Just days after the Texas Legislature passed legislation that would keep sexually explicit books out of school libraries and classrooms, parents are continuing to find books that are sexually explicit and promote transgender ideology on school library shelves. 

House Bill 900, also known as the READER ACT, would direct the Texas State Library and Archives Commission to adopt standards for school library collections that prohibit harmful, sexually explicit, and other unsuitable materials—which parents are still seeing in their children’s school libraries.

Fort Worth, Dallas, and Houston ISDs have a book available in their libraries called “Let’s Talk About It,” which covers gender, sexuality, and sexting. It also promotes transgender ideology, telling impressionable teens that many people medically change their bodies.

The author, Erika Moen, has written other sexually explicit novels such as “Oh Joy, Sex Toy,” which was originally posted as a weekly comic for sex toy reviews and safer sex practices. Moen also uses her website to promote Planned Parenthood and transgender ideology.

Executive Director Kelly Neidert of Protect Texas Kids, a North Texas nonprofit working to protect children from the left’s indoctrination, said she is concerned that these schools would have these books readily available to children.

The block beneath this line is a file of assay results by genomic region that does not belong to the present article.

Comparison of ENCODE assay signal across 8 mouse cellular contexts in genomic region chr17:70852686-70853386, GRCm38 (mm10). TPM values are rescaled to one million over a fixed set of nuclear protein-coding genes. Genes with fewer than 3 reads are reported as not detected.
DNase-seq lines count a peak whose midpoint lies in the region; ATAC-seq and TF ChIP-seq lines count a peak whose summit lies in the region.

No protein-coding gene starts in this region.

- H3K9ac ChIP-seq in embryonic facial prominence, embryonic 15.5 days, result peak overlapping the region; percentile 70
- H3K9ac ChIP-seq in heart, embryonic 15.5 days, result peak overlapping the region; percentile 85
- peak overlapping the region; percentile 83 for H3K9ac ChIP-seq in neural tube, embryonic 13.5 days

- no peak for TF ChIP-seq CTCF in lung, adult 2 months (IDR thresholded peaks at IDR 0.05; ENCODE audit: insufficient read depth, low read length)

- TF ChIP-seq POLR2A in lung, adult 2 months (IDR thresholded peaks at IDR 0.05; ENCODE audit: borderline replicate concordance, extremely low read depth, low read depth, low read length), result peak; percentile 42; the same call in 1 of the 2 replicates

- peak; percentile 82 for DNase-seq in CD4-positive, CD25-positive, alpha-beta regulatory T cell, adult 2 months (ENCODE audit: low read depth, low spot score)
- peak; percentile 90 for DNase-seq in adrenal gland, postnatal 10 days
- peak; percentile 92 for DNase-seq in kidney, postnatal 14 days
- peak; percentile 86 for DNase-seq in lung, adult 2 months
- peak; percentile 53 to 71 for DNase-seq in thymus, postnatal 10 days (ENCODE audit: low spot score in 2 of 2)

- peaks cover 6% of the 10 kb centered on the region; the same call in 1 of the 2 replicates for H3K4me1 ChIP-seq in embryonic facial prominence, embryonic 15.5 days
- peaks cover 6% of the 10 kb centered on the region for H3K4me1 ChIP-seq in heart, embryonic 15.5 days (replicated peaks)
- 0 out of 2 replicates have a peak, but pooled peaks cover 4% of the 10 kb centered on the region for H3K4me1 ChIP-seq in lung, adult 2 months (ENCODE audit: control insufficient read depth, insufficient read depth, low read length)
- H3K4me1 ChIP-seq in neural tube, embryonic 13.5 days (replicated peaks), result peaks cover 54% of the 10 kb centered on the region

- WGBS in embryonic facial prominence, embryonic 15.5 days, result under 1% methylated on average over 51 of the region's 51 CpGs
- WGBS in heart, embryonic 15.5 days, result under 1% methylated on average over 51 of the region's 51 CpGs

Let’s Talk About It” is one of the most sexually explicit books I’ve seen. There’s clearly no educational value in a book like this, and it’s concerning that so many districts have it available for students. Pornographic books do not belong in schools.” 

Last week, Fort Worth Mayor Mattie Parker released her summer reading challenge, which encouraged students to read LGBTQ+ books. After Parker received multiple complaints from citizens, she directed the library system to remove the pride badge from the reading challenge. 

The READER Act is awaiting Gov. Greg Abbott’s signature and will go into effect in September. 

Emily Medeiros

Emily graduated from the University of Oklahoma majoring in Journalism. She is excited to use her research and writing skills to report on important issues around Texas.